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Americans used to love their newspapers and magazines. Now a whole generation regards them as quaint curiosities.

Here’s a day in the life of a late-twentieth-century big-city newspaper: “The newsroom was packed with reporters keeping very close watch on every institution in town. They had two reporters covering city hall, three reporters covering the police building, and even a reporter covering the local ballet on a full-time basis.” Those days are over. With readers and advertisers fleeing, newspapers and news magazines have had to slash staff ruthlessly to survive.

The charm of newspapers is that they strive to be all things to all people. A news junkie can keep up on local, national, and international developments. Culture lovers can read reviews of the latest book, movie, or play. An entrepreneur combs the business section while his kids scan the comics or the sports page or Dear Abby.

Today the challenge is attracting as many younger readers as possible without alienating the 50-and-over crowd who grew up with the dailies.

Although it’s still doing all right in some places, print journalism is in deep trouble. In the last few years, with once great and powerful papers going under or facing bankruptcy, I’ve noticed that writers are scrambling to update their prose and shun stuffiness. Old-fashioned decorum and strict adherence to grammar have been elbowed aside for a new strategy: engage the reader with streetwise affability. Twenty-five years ago a sentence might begin, “If I were he …” Nowadays we’re far more likely to see “If I was him …”

This makes the grammar patrol apoplectic, but in these turbulent times newspaper editors feel that pristine grammar is unrealistic and even counterproductive. The average American has a negative visceral response to anything that sounds too formal or professorial.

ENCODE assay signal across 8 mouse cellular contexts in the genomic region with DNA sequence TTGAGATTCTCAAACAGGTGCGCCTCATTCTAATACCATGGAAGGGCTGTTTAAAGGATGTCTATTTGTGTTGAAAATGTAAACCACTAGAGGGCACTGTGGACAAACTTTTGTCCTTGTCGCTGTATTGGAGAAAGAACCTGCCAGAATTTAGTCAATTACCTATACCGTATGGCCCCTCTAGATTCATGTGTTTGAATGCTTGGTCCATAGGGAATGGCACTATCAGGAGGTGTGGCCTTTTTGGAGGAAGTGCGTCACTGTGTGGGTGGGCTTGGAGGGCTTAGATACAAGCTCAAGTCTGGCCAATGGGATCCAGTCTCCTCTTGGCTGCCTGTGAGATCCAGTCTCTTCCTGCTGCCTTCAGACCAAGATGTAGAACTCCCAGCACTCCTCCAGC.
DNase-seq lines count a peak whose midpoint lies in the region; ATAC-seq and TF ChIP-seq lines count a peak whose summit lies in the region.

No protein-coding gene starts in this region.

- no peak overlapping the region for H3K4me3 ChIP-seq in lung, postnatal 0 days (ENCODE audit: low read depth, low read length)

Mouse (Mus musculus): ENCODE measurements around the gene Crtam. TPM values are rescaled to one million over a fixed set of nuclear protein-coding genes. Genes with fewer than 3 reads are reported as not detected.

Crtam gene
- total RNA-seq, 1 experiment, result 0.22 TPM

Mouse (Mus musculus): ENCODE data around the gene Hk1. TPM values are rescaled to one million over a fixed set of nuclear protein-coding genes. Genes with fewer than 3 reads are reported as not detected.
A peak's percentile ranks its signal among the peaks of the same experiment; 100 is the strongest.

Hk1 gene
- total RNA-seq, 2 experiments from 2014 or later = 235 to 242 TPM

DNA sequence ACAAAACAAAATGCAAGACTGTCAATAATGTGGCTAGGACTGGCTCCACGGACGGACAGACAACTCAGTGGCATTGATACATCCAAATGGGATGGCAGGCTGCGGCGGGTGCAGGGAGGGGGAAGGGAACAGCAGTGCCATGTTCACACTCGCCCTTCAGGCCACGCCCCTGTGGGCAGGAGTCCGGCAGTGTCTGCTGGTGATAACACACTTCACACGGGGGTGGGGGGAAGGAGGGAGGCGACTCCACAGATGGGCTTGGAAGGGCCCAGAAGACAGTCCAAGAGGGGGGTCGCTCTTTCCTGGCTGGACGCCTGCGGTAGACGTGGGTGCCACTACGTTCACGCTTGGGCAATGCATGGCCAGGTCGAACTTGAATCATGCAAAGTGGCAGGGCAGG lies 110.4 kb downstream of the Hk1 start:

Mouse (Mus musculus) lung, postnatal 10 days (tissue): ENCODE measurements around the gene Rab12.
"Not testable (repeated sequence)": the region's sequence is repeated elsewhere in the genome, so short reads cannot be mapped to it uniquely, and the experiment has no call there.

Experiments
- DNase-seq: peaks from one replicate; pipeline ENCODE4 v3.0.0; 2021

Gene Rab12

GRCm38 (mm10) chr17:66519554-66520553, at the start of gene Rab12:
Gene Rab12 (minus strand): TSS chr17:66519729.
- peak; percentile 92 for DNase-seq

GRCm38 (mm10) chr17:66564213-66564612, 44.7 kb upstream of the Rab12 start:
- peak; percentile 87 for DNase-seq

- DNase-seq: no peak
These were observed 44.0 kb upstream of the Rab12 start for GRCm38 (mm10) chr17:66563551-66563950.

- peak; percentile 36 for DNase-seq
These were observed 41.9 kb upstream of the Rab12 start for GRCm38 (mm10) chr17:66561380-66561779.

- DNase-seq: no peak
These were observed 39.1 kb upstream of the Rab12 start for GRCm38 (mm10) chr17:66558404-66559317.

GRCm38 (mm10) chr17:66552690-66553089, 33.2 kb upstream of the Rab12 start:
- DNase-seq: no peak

When I read my daily paper I witness how many battles have been lost. I see things like “When the water is high, like it is now” or “If you grew up on the shores of Lake Erie like I did” and I remember that like used to be unacceptable in those instances—copy editors would have insisted on as instead.

And a while is about to become awhile, even though they’re different, and the difference is worth preserving. But newspapers more and more are going with it’s been awhile, as if a while is too creaky.

These distinctions, which English lovers cherish, get short shrift now from newspapers that are fighting for their lives.

Forgoing formality and writing in the vernacular have another downside: fad words. I recently read “Companies should incent their employees …” and wondered if I’d ever seen a dumber, uglier, more unnecessary word than incent, a term now in vogue. Utter jargon—but, hey, it’s up-to-the-minute jargon.

Same with the misguided use of the word fun: “a fun, sometimes moving celebration,” “I don’t care how fun it is,” “a diabolically fun internal debate.” Those make me want to scream. Can’t anyone hear how lame they are? Sometimes, trying to sound like “the people” makes a journalist sound like an eight-year-old.

Now isn’t the time to look to your daily paper for language guidance. That’s the least of its worries.

                                                                                                           ^_^ Precious Pearl^_^

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